Mass Observation Bolton Survey: Tom Harrisson’s Interview with John Bright, Unitarian Minister at Halliwell Chapel (Reel 20 Box 21C, 7 November 1937).
The main Unitarian Chapel in Bolton was – and is - Bank Street, established in 1696, the traditional place of worship of numbers of powerful mill owners, the Haslams, Pillings, Scotts and attracted progressives such as Methodist socialist leader Sarah Reddish and previously Catholic trade union leader Alice Foley. John Bright though, worked out of a new, much smaller and less prestigious chapel in Halliwell. Bright came from a working-class background, born on 9 March 1897, in Atcham in Shropshire. At first Bright aimed for ordination into the Church of England, but served two years as a private in the Great War, then trained as a Unitarian Minister at Manchester Harris College, Oxford, the college for non-conformists.
The interview took place around 10.30 at night, where Bright lived, in an annexe of the Grosvenor Hotel on Manchester Road.
Top two trouser buttons undone. Wearing a ‘come to Jesus’ collar, drinking cocoa and eating biscuits. Bright considers himself to be more intelligent than other Unitarians. Faulkner, at Bank Street, he regards as very ordinary.
Bright believes in a cycle of enlightenment and barbarism – this smacks of inevitability even astrology. Bright said he had studied astrology and spiritualism and had 2 spirit controls – an old Chinaman and a girl. They speak Chinese which he cannot understand. The job of religion is to develop group consciousness. Bright said there was no real difference between Unitarians and Congregationalists and that Unitarian magazine was ‘all balls’.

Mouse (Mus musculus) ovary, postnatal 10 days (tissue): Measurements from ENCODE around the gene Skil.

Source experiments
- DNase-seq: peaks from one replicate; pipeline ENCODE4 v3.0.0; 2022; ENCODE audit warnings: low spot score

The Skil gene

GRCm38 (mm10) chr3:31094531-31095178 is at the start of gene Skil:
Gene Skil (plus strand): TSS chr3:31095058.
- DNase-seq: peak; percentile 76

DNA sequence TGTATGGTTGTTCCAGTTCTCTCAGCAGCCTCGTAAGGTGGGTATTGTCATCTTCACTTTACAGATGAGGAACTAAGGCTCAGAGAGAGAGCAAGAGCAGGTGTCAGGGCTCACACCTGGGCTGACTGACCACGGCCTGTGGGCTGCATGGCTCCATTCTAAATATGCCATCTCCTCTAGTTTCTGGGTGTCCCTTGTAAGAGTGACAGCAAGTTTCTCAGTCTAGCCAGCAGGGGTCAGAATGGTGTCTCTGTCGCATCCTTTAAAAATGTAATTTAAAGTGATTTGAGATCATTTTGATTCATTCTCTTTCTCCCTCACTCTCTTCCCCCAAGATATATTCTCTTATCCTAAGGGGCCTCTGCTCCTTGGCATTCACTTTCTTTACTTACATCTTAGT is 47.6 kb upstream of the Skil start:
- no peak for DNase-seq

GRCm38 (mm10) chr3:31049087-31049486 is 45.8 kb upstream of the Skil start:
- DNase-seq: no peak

Bank Street Chapel still has a number of rich men, Percy Taylor (Lib), Pilling and Lester Hesselden, who raised most of the money for Halliwell Road Unitarian Chapel, which has a working-class congregation, 90% of whom are women, with around 40 attending.
Bright said it was ridiculous that all churches preached Christian morals every week knowing full well none of their congregation were observing them – he was looking for a ‘working morality’ but lived in a hotel annexe and didn't go about trying to meet Bolton people to find that morality. Went to bed at 5am and got up in the afternoon. Lots of evening functions at the Church – whose purpose was to raise money. THH asked what was the point of money raising. JB said to raise £255 a year for his salary. In return he gave them what they wanted from the pulpit. They wanted something comforting and often topical. He hoped the Almighty would send him inspiration but if not he used the Quaker Adult Instruction books. The congregation did not like him in a tweed suit – wanted something different. He said people were giving up the church and taking up nature worship, so he had arranged a monthly hiker and motor cyclist service 8.30 am one Sunday a month.
Swears frequently, keeps motor bike in the hall.
(The following year John Bright, aged 42, married Elsie Begg, 21, who seems to have come from a working class Halliwell family. The Brights left Bolton in late 1939. The question raised by this report is not so much about the cynicism - let alone strangeness - of Bright’s comments, but how Harrisson managed to get Bright to be so candid).
Dave Burnham for Live from Worktown